In the coolness of a dawn, we can see diamonds sparkling on blades of grass. Millions of them. Stretching to the horizon. Humble dewdrops, most times incredible, ephemeral, yet true and they shine in the half light as beacons do in the gathering darkness. Guiding some village children in mathematics, language and other core subjects, I am pleasantly surprised at how intelligent most of them are, although from backgrounds lacking in many respects. Rough diamonds when polished will definitely glitter - fantastically! As you dear sir, found out from your successful students! Kindness, a job well done brings much happiness to you I am certain. Your good deeds will be such a legacy!

Al-Manar said...

Malay Muslim

Waalaikum Salaam,

Nice and very very flattering words you have chosen, making me question myself whether I desrve them. I seem to recall coming across 'Malay Muslim' aomewhere before (could be an earlier visit here). Would it be too much if ask you to email me ? Thank you my friend.
almanar@pd.jaring.my


ninotaziz said...

Dear Pakcik and Makcik
I am so proud to hear of Nadirah's success and excited to hear that she is at Bera - a magical place full of legends! ‪

One has so many dreams and just so many places to see. By sharing your 'little ones' stories and future, you get to see the unfolding of their dreams - such a privilege and joy multiplied many times over...for we never knew, where it would lead.

Surely this is the sweetness that God reserved for those who were 'ikhlas', who walked the unknown path..,

Al-Manar said...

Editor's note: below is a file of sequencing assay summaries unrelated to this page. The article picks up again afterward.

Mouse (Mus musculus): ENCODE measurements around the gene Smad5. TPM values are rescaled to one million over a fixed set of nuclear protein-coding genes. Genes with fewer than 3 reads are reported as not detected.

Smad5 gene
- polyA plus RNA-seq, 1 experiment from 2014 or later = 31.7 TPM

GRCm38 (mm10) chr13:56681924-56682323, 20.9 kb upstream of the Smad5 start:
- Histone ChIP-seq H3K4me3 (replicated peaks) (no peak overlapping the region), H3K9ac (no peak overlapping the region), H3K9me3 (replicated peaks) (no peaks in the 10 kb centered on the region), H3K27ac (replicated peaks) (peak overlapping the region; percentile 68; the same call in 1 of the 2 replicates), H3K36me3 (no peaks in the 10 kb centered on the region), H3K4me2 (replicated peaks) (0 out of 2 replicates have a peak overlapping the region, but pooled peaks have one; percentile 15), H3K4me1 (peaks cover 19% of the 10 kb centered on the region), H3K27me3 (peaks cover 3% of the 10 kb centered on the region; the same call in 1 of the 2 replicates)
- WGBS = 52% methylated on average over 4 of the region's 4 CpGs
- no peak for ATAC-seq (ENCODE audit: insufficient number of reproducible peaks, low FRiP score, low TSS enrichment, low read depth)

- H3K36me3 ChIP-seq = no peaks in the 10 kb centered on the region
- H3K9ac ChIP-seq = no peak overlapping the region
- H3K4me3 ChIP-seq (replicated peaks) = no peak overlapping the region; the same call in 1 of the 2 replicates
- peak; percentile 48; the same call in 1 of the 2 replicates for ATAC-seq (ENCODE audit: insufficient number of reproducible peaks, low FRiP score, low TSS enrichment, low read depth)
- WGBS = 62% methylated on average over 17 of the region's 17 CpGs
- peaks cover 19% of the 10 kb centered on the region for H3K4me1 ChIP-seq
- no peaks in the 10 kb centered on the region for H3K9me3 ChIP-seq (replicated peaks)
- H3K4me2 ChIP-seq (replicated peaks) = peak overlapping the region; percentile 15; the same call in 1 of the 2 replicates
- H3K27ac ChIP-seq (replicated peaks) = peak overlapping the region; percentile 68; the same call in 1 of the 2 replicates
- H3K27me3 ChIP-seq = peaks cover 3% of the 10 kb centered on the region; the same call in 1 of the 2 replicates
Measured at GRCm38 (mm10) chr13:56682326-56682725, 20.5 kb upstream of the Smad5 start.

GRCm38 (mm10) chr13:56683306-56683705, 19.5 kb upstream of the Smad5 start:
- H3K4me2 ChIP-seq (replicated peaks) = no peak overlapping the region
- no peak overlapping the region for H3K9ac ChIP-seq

Dear Ninot,

If there is one who would know about places with traces of legends you are the one. Tell me what I can expect to find there and what I should avoid doing or saying.

You have somethng special whenever you appear. Thank you for the heart-warming words of encouragement. Pleae keep us updated on how the girls are doing - perhaps a posting on famiily update that I have not seen for some time in your blog.

naliahmad said...

Assalamualaikum
Dear Pakchik, it has been so long. How have you been? I have missed you and Makchik.
Quite recently, I was at a crowded place and for no apparent reason started searching the crowd for you and Makchik.
Strange, isn't it?

Much love and affection,
Nali


Al-Manar said...

Dear Nali,
Waalaikum Salaam
It is strange indeed how blogging could bring closeness to strangers without fear of being frowned upon. Everything begins with 'niat'. When I do not see words from you, our professional 'traveller' and those who used to be around, I wonder how they are. Sometimes I drop them an email to ask - the like of one nicknamed 'little dot down south', who one took the trouble to fly to be our house guest.

Alhamdulillah, we both are well and so are our total of ten )of two generations) - noothing like the richer one (of larger number in one generation).

If you have another group picture please pass one on to Makcik and me.

With all the good wishes from us.

Anonymous said...

dear pakcik,
i'm really greatful that i had met you.you have help me a lot..you have made me what i'm today.thank you pak cik.
i believe that a lot of your students succeed in their life.i am very proud of you.you deserve to be called a GREAT teacher.thankyou SIR!

lots of love,
nadirah, bera.

*there is no loss ness legend here in bera..the naga tasik legend is for Tasik Chini not bera.